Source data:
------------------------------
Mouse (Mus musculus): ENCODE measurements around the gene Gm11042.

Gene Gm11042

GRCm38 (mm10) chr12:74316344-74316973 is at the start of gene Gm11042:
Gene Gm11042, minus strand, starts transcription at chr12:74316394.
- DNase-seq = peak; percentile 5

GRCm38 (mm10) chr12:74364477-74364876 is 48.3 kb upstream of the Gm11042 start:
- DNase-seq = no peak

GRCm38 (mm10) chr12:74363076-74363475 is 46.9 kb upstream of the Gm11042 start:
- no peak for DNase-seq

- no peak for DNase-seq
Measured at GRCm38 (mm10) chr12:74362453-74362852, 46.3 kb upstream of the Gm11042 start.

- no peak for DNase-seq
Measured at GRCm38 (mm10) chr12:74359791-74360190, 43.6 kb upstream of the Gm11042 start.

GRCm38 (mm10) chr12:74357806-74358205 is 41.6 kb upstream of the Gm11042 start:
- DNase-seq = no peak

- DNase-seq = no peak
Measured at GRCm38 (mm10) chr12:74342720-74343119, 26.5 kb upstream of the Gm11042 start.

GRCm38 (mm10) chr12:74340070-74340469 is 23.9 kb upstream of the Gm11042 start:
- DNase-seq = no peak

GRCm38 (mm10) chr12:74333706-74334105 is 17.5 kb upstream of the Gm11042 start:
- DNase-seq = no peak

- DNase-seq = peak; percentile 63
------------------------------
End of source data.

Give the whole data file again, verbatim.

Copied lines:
Mouse (Mus musculus): ENCODE measurements around the gene Gm11042.

Gene Gm11042

GRCm38 (mm10) chr12:74316344-74316973 is at the start of gene Gm11042:
Gene Gm11042, minus strand, starts transcription at chr12:74316394.
- DNase-seq = peak; percentile 5

GRCm38 (mm10) chr12:74364477-74364876 is 48.3 kb upstream of the Gm11042 start:
- DNase-seq = no peak

GRCm38 (mm10) chr12:74363076-74363475 is 46.9 kb upstream of the Gm11042 start:
- no peak for DNase-seq

- no peak for DNase-seq
Measured at GRCm38 (mm10) chr12:74362453-74362852, 46.3 kb upstream of the Gm11042 start.

- no peak for DNase-seq
Measured at GRCm38 (mm10) chr12:74359791-74360190, 43.6 kb upstream of the Gm11042 start.

GRCm38 (mm10) chr12:74357806-74358205 is 41.6 kb upstream of the Gm11042 start:
- DNase-seq = no peak

- DNase-seq = no peak
Measured at GRCm38 (mm10) chr12:74342720-74343119, 26.5 kb upstream of the Gm11042 start.

GRCm38 (mm10) chr12:74340070-74340469 is 23.9 kb upstream of the Gm11042 start:
- DNase-seq = no peak

GRCm38 (mm10) chr12:74333706-74334105 is 17.5 kb upstream of the Gm11042 start:
- DNase-seq = no peak

- DNase-seq = peak; percentile 63